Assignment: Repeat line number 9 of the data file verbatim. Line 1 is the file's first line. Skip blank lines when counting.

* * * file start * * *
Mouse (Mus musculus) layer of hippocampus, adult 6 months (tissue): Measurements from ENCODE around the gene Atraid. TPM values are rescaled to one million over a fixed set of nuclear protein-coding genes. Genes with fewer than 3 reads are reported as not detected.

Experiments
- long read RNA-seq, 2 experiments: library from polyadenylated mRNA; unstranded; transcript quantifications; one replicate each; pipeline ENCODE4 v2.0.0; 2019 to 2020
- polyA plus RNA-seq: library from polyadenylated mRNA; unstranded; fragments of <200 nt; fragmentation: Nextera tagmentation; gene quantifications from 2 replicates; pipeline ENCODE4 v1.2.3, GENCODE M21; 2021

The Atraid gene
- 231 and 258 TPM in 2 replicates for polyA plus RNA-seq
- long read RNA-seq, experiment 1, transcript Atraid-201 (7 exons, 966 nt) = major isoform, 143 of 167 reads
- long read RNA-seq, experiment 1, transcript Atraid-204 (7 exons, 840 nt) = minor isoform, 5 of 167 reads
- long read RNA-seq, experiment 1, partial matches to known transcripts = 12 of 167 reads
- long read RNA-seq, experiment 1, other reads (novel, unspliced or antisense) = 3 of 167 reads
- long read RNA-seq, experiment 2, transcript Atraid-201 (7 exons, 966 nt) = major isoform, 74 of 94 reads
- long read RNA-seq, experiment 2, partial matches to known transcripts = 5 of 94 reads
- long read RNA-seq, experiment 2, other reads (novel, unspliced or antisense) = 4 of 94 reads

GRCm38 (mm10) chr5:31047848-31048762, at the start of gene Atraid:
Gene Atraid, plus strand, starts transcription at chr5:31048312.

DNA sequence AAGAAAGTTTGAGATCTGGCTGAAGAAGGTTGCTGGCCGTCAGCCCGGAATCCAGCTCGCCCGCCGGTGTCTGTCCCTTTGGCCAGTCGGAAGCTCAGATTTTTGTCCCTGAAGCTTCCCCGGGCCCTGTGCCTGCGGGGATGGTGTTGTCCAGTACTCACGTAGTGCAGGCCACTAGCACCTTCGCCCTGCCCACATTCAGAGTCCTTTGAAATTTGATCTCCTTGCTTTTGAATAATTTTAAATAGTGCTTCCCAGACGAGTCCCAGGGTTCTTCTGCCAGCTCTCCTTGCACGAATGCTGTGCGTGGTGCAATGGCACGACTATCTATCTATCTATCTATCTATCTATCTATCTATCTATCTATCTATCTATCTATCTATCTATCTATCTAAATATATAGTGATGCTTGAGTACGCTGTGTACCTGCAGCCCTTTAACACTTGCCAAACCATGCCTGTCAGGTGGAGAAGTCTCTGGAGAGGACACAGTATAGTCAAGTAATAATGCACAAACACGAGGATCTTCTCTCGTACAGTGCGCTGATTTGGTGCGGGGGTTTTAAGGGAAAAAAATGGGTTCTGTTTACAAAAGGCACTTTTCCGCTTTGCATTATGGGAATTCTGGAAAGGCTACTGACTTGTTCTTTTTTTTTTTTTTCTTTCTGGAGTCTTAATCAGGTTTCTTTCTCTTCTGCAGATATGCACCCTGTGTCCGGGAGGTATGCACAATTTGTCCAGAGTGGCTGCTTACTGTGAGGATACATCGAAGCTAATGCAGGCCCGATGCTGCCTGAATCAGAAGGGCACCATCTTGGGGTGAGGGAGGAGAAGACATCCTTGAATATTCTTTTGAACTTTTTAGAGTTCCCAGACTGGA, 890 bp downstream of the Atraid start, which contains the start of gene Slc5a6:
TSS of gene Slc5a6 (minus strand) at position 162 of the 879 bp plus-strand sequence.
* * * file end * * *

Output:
- long read RNA-seq, experiment 1, partial matches to known transcripts = 12 of 167 reads